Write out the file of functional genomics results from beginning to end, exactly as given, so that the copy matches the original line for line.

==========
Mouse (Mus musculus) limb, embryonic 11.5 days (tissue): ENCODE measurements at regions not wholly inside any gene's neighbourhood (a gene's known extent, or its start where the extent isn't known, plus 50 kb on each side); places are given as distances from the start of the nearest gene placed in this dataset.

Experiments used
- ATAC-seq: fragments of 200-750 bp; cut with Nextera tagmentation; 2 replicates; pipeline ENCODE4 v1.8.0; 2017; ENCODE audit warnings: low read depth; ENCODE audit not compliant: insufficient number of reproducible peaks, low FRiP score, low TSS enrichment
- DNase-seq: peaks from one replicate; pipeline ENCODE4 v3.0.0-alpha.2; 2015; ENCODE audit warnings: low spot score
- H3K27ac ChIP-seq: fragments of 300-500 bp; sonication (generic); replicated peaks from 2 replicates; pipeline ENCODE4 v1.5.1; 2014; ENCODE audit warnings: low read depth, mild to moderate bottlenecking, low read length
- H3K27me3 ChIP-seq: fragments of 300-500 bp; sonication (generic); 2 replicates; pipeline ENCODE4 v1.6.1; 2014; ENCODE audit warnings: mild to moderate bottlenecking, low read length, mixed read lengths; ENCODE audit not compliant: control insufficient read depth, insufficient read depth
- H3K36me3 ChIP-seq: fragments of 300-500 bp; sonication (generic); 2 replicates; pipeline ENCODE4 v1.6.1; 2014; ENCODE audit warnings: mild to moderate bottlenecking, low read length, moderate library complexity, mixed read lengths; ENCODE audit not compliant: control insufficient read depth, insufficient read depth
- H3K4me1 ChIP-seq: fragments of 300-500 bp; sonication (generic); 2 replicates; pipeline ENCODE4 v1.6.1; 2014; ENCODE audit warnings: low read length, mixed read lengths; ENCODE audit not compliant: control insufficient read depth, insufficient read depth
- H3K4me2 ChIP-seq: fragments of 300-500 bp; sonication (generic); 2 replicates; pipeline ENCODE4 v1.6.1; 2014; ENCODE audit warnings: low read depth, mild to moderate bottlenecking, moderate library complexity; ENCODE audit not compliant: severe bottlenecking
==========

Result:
Mouse (Mus musculus) limb, embryonic 11.5 days (tissue): ENCODE measurements at regions not wholly inside any gene's neighbourhood (a gene's known extent, or its start where the extent isn't known, plus 50 kb on each side); places are given as distances from the start of the nearest gene placed in this dataset.

Experiments used
- ATAC-seq: fragments of 200-750 bp; cut with Nextera tagmentation; 2 replicates; pipeline ENCODE4 v1.8.0; 2017; ENCODE audit warnings: low read depth; ENCODE audit not compliant: insufficient number of reproducible peaks, low FRiP score, low TSS enrichment
- DNase-seq: peaks from one replicate; pipeline ENCODE4 v3.0.0-alpha.2; 2015; ENCODE audit warnings: low spot score
- H3K27ac ChIP-seq: fragments of 300-500 bp; sonication (generic); replicated peaks from 2 replicates; pipeline ENCODE4 v1.5.1; 2014; ENCODE audit warnings: low read depth, mild to moderate bottlenecking, low read length
- H3K27me3 ChIP-seq: fragments of 300-500 bp; sonication (generic); 2 replicates; pipeline ENCODE4 v1.6.1; 2014; ENCODE audit warnings: mild to moderate bottlenecking, low read length, mixed read lengths; ENCODE audit not compliant: control insufficient read depth, insufficient read depth
- H3K36me3 ChIP-seq: fragments of 300-500 bp; sonication (generic); 2 replicates; pipeline ENCODE4 v1.6.1; 2014; ENCODE audit warnings: mild to moderate bottlenecking, low read length, moderate library complexity, mixed read lengths; ENCODE audit not compliant: control insufficient read depth, insufficient read depth
- H3K4me1 ChIP-seq: fragments of 300-500 bp; sonication (generic); 2 replicates; pipeline ENCODE4 v1.6.1; 2014; ENCODE audit warnings: low read length, mixed read lengths; ENCODE audit not compliant: control insufficient read depth, insufficient read depth
- H3K4me2 ChIP-seq: fragments of 300-500 bp; sonication (generic); 2 replicates; pipeline ENCODE4 v1.6.1; 2014; ENCODE audit warnings: low read depth, mild to moderate bottlenecking, moderate library complexity; ENCODE audit not compliant: severe bottlenecking